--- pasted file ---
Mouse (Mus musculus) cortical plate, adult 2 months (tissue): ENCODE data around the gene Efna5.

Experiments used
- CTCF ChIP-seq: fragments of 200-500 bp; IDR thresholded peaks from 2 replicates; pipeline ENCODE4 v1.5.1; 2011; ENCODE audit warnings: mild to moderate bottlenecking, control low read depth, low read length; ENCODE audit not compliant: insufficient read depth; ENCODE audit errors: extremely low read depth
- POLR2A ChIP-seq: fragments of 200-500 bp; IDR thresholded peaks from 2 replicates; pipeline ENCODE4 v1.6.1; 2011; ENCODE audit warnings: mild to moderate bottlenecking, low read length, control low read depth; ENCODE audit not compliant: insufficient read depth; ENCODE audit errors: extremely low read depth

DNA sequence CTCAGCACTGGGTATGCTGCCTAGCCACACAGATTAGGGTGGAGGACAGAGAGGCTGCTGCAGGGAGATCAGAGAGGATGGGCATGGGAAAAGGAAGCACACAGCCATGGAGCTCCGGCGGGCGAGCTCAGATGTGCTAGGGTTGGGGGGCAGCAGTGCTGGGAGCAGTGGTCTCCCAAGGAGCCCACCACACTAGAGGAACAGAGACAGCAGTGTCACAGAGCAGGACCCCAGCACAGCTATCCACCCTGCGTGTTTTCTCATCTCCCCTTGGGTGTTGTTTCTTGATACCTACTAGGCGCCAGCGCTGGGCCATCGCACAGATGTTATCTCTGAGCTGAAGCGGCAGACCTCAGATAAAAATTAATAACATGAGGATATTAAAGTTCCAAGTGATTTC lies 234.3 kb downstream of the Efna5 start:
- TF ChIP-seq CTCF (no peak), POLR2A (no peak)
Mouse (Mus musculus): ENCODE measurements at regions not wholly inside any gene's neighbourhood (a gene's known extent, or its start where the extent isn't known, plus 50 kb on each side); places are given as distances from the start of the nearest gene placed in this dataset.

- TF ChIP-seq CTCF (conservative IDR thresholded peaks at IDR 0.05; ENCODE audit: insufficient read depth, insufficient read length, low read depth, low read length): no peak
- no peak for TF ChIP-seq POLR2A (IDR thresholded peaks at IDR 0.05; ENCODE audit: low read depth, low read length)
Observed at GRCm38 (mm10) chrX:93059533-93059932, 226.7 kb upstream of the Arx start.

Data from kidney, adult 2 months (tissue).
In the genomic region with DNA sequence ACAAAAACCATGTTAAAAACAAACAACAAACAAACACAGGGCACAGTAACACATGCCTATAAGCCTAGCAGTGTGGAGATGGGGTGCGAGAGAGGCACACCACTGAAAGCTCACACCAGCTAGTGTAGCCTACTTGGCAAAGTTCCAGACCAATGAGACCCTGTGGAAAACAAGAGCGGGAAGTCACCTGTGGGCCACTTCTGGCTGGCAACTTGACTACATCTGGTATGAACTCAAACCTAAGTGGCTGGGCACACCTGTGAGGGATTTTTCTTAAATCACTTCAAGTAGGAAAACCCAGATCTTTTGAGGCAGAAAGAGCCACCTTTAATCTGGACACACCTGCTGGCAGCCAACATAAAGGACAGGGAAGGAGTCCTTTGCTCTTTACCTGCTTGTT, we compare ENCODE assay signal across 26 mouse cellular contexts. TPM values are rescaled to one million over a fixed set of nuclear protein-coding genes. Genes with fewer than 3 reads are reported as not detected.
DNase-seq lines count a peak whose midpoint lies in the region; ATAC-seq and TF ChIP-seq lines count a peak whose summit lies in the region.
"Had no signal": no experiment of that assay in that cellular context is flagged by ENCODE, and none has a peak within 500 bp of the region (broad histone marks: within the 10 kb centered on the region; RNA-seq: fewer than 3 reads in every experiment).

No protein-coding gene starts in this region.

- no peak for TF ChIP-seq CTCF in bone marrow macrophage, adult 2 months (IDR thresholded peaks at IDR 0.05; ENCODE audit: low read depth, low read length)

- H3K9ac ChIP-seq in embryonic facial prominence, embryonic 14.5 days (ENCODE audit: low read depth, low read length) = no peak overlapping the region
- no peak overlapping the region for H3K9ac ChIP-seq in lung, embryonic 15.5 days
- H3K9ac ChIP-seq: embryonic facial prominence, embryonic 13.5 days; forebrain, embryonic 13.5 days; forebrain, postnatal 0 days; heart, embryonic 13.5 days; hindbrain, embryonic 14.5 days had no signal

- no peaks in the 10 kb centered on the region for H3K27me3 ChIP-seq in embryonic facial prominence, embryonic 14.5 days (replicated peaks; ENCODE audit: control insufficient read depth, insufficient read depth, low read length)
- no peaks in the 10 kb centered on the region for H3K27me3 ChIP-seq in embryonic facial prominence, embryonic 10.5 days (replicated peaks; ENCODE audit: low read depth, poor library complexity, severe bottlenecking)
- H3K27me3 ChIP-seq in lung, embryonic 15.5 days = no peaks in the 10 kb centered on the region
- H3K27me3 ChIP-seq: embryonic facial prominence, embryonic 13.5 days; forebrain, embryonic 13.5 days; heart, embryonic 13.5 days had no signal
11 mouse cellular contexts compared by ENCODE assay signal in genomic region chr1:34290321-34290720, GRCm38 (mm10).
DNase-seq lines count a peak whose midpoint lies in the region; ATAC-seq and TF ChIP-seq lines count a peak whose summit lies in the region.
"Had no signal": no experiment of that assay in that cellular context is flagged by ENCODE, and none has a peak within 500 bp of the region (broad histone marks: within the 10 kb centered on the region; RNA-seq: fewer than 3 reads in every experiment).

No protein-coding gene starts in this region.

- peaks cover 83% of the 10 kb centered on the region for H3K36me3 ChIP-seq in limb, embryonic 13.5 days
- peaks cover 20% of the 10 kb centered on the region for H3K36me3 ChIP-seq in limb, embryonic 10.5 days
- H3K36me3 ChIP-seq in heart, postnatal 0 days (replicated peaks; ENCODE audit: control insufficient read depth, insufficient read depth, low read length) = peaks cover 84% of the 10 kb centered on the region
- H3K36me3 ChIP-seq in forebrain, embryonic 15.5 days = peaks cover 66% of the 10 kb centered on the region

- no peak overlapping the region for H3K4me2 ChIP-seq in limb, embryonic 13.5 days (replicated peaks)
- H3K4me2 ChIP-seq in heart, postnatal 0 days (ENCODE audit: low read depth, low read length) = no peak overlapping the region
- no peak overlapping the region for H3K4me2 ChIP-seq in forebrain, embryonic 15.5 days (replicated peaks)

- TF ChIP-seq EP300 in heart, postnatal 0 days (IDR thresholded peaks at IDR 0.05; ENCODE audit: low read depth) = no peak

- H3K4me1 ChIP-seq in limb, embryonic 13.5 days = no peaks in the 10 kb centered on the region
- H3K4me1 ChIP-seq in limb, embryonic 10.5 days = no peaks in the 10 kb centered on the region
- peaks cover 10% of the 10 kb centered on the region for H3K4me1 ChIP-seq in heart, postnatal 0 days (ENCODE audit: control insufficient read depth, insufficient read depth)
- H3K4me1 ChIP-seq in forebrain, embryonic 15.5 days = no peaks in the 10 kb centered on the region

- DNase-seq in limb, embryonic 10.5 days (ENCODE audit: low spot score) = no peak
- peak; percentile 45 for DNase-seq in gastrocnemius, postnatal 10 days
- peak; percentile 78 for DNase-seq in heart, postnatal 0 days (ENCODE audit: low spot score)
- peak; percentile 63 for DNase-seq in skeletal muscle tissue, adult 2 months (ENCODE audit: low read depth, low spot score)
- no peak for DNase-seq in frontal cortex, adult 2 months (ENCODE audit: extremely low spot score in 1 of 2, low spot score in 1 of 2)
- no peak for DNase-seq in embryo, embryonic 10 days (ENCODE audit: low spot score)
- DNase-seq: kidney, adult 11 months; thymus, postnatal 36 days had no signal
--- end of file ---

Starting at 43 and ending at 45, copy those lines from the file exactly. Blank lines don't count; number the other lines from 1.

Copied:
- peak; percentile 63 for DNase-seq in skeletal muscle tissue, adult 2 months (ENCODE audit: low read depth, low spot score)
- no peak for DNase-seq in frontal cortex, adult 2 months (ENCODE audit: extremely low spot score in 1 of 2, low spot score in 1 of 2)
- no peak for DNase-seq in embryo, embryonic 10 days (ENCODE audit: low spot score)